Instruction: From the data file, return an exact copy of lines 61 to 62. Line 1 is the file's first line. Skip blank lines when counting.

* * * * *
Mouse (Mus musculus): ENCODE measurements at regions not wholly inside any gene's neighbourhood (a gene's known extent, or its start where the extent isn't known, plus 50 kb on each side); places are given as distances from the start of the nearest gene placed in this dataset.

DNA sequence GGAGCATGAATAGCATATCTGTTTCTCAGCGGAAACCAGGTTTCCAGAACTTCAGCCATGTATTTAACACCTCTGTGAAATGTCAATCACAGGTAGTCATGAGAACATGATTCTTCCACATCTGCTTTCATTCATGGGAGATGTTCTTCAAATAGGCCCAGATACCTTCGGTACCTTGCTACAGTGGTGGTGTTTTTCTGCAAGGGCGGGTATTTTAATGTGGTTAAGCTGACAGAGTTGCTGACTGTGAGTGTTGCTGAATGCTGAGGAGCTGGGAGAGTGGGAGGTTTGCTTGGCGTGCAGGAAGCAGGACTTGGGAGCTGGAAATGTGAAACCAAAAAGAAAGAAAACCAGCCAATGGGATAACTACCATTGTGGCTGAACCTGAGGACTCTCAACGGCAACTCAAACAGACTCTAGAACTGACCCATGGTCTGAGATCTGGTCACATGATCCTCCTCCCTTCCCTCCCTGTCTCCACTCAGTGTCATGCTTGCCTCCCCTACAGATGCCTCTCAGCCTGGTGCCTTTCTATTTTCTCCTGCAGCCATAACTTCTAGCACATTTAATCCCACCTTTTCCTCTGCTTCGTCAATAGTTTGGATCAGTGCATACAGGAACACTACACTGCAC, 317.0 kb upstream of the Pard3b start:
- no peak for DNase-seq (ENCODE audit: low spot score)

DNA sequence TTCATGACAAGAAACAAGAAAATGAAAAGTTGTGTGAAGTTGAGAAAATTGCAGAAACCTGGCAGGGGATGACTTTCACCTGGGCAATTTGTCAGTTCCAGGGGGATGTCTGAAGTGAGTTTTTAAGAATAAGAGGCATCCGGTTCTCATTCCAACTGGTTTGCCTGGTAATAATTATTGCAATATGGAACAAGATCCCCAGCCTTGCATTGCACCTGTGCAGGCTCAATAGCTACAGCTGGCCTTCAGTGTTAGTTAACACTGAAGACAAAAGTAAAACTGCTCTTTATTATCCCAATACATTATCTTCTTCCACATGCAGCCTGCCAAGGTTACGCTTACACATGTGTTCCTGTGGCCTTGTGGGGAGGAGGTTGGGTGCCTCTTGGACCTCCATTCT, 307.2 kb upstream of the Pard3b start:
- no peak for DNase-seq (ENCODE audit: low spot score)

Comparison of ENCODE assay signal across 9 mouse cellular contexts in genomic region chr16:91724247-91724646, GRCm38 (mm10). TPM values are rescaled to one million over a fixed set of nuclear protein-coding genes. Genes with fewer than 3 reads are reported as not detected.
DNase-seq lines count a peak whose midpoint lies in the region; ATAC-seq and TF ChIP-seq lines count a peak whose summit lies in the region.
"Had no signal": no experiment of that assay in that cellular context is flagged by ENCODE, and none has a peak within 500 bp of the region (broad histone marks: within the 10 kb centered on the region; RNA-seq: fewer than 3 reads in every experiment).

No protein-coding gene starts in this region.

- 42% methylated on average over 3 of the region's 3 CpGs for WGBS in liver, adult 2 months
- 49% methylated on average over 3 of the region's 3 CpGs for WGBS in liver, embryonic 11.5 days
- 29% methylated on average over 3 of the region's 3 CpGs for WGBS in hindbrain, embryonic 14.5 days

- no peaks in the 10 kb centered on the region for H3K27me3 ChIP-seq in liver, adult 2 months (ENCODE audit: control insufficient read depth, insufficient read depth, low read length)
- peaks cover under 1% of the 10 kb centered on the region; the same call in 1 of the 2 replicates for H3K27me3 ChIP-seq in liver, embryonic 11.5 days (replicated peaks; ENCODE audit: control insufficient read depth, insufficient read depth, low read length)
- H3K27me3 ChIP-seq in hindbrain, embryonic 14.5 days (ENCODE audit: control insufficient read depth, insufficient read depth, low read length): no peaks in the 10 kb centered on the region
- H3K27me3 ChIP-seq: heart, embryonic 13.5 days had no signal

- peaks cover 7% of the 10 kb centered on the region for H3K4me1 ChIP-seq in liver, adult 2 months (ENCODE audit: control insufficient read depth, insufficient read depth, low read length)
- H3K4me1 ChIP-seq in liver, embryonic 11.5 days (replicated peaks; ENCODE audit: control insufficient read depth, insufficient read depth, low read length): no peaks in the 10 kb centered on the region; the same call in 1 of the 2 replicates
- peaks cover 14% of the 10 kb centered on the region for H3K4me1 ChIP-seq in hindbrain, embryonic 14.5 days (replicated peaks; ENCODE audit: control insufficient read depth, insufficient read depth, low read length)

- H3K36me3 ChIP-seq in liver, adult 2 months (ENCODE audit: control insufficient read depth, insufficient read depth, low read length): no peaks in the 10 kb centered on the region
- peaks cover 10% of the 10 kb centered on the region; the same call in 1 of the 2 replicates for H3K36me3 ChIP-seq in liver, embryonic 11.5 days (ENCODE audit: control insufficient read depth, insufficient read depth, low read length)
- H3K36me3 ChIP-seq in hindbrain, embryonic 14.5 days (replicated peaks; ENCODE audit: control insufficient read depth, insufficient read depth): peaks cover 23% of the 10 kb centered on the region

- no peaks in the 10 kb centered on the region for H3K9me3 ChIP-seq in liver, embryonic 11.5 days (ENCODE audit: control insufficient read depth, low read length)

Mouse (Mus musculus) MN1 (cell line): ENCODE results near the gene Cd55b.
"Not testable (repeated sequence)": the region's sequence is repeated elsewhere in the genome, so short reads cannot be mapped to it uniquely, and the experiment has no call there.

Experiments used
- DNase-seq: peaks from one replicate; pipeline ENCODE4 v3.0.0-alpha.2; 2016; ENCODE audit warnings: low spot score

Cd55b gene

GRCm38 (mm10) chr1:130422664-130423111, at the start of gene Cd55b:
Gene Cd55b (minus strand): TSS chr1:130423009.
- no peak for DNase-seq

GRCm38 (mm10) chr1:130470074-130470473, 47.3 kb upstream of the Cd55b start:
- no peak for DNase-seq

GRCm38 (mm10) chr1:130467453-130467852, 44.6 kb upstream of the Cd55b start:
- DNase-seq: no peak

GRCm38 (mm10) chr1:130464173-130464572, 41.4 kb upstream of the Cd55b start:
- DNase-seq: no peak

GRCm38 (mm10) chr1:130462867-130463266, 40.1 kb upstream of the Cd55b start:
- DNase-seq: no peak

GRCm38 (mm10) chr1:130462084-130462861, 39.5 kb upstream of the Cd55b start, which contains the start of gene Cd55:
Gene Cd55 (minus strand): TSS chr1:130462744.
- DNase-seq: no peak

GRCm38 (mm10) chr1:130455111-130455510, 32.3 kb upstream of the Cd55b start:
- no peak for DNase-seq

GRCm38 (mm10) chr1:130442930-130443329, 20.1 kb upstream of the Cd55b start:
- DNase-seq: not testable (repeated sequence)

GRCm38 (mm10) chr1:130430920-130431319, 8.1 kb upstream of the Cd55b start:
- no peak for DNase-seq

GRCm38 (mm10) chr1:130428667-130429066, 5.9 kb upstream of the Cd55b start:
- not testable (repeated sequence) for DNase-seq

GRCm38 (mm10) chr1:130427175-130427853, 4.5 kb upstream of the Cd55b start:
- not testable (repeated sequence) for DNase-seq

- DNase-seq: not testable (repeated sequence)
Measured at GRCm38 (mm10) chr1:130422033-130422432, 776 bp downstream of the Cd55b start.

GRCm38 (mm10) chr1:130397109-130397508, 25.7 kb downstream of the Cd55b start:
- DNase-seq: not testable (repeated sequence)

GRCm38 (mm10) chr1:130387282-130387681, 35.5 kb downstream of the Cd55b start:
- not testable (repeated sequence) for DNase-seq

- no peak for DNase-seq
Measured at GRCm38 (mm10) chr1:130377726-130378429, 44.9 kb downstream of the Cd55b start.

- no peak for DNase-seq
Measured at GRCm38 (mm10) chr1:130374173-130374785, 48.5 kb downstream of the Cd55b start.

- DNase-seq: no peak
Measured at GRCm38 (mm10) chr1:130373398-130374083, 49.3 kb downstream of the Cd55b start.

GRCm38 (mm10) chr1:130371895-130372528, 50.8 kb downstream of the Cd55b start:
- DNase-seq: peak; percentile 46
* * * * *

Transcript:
- no peak for DNase-seq
Measured at GRCm38 (mm10) chr1:130374173-130374785, 48.5 kb downstream of the Cd55b start.